25 June 2019

Tine's Greenhouses - NJ Botanical Gardens (1891 - 2004)

John Tine was just 21 years old when he purchased an eight-acre property tucked into the northeast corner of the triangle formed by the intersection of the South Branch Railroad and what was then called Woodville Road, but today is known as Duke's Parkway. The year was 1891 and Tine's idea was to do something different with farming employing greenhouses.

10 September 1936 Courier News

The initial business consisted of propagating and selling vegetable plants to area farmers. Indeed, Tine considered himself to be a farmer and continued with this business model for many years, making deliveries by horse-drawn wagon.

A portion of a 1932 map showing the location of the Tine property.

In 1893 Tine got a new neighbor when tobacco tycoon James B. Duke began buying properties to the north, east, and eventually all around the eight-acre nursery to assemble his Duke's Park. Whether Duke was spurned in efforts to buy out the nursery, or simply did not deem the effort necessary, it appears he simply ignored the Tines. In fact, he located one of the main entrances to the park, the Eagle Gate, directly across from the greenhouses.

27 July 1941 Courier News
As the management of the business passed to Tine's son John V.A. Tine they began to move away from vegetables and started to offer geraniums, petunias, ornamental plants, and flowers. In the 1930s and 40s, they operated a successful flower shop on Main Street in Somerville.

1 June 1935 Home News

Before the days of plastic sheeting, running a business that depended on a couple of dozen glass-covered greenhouses could be hazardous. In one particularly devastating May 1935 hailstorm, the Tines lost 400 panes of glass. Doris Duke lost about 200 panes in the same storm. Three years later, Doris Duke set off the damage when dynamiting to remove her father's spectacular fountain terraces caused shock waves that again shattered a number of Tine's greenhouses.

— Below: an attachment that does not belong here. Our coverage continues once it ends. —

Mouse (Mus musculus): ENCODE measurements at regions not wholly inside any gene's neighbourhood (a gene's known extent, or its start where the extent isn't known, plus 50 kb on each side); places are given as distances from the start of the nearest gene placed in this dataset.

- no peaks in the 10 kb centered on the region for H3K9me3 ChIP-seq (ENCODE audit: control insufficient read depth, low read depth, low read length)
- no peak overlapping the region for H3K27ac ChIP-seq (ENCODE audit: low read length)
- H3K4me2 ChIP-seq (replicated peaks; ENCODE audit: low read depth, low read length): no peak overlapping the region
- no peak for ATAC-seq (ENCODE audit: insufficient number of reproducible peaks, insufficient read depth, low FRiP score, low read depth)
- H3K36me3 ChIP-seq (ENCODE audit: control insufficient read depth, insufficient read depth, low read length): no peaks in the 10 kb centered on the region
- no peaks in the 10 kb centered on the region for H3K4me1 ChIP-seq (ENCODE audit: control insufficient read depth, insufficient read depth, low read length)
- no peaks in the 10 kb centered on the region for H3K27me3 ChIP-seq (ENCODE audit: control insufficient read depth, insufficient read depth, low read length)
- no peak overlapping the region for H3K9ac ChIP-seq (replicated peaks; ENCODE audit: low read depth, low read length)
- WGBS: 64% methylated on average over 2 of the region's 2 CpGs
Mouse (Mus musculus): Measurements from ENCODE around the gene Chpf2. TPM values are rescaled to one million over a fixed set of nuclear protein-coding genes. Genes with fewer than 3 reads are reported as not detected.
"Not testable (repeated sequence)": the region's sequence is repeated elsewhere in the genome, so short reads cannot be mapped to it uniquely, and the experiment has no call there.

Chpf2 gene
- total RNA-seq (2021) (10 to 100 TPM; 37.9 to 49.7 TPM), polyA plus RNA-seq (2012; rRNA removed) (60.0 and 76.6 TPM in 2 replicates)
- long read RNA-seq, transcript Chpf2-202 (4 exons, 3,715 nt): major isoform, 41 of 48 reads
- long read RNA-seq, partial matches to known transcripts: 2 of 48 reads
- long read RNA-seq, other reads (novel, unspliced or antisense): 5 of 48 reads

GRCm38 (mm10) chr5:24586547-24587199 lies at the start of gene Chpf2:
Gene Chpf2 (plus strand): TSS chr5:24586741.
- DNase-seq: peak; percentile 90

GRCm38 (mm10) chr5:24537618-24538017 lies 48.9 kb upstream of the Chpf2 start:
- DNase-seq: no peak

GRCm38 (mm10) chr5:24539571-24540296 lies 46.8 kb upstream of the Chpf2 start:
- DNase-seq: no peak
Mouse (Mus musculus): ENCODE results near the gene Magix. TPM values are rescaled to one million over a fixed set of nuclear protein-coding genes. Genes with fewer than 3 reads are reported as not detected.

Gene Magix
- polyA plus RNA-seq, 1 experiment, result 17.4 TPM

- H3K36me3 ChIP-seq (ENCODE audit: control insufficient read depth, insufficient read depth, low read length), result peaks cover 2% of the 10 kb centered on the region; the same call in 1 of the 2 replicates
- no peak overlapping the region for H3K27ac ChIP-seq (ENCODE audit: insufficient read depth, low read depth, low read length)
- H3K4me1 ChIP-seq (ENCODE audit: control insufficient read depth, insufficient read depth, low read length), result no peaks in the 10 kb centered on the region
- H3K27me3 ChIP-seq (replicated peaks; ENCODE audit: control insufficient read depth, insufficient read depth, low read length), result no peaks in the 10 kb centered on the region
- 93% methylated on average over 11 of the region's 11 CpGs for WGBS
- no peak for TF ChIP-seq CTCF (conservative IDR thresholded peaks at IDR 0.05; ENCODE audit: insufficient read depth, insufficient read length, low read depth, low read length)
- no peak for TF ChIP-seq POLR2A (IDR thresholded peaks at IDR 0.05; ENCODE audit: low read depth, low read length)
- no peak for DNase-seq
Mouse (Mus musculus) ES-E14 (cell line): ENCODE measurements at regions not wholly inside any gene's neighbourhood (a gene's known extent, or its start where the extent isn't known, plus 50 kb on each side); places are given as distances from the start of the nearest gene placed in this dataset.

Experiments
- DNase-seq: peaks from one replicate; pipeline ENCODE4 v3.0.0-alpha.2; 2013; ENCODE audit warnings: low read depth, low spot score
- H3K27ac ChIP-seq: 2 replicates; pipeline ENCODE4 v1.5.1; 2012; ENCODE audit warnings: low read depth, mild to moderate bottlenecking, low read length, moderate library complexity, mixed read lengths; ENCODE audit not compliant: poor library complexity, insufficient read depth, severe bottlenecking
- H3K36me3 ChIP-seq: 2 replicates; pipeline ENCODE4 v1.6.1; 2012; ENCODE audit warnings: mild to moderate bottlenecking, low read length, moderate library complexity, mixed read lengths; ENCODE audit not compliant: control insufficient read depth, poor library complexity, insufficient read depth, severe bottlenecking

1 August 1975 Courier News
In the 1970s with the business now being run by grandson Clifford Tine and wife Madge, they changed their name to New Jersey Botanical Gardens. In the 1970s and 1980s, the nursery became widely known across the state and hosted many special events - including appearances by legendary WOR radio host Ralph Snodsmith. By 1987 the nursery consisted of 14 greenhouses with 5,000 varieties of plants.

Third generation proprietors Clifford and Madge Tine,
 18 October 1987 Home News
Clifford Tine passed away in 2004 and the property was sold to Duke Farms in 2007.


  1. Thank you for the history. I worked for Cliff and Madge Tine.

  2. I found your article on Tine's Greenhouses very interesting and timely.

    Several years ago I came across an online article from the New York Times (August 29, 1921) concerning an auto accident at what the TIMES called the "Tine crossing." They reported a fast moving train ploughed into an automobile driven by a Dr. A. G. D'Amico from Somerville at the crossing. He and three family members were killed. There wasn't enough details to determine where the Tine crossing was located, but I guessed it was formerly located on Duke's Parkway West. At the time I didn't know the nearby greenhouses belonged to a Tine. In fact, I nearly had an accident at the same crossing while returning home from school one late Summer night in the mid-80s(?). Fortunately, I had the windows opened in my non-air conditioned van on the hot and humid evening. Heading west on the totally dark road, I heard a strange, rumbling sound up ahead. As I rounded a bend, I saw the tops of moving boxcars silhouetted against a sliver of star-lit sky which appeared through the canopy of trees. Then my headlights illuminated a train heading south on the tracks. No flagman or lights provided warning of the train as I'm sure was the case when Dr. D'Amico and family crossed.

    Then too, I often wondered if the doctor was related to Thomas R. D'Amico, who is currently on Somerset County's Cultural & Heritage Commission.

    There is a wonderful tribute for Cliff Tine on a forum rewritten by "evan1" at https://www.houzz.com/discussions/2031759/nj-botanical-gardens. Cliff was quite an independent sole and went out in style, carried by a "horse drawn hearse traipsing through Somerville." I've passed his greenhouses many times, but never met him. He sounded like a fantastic individual.
    D. Conn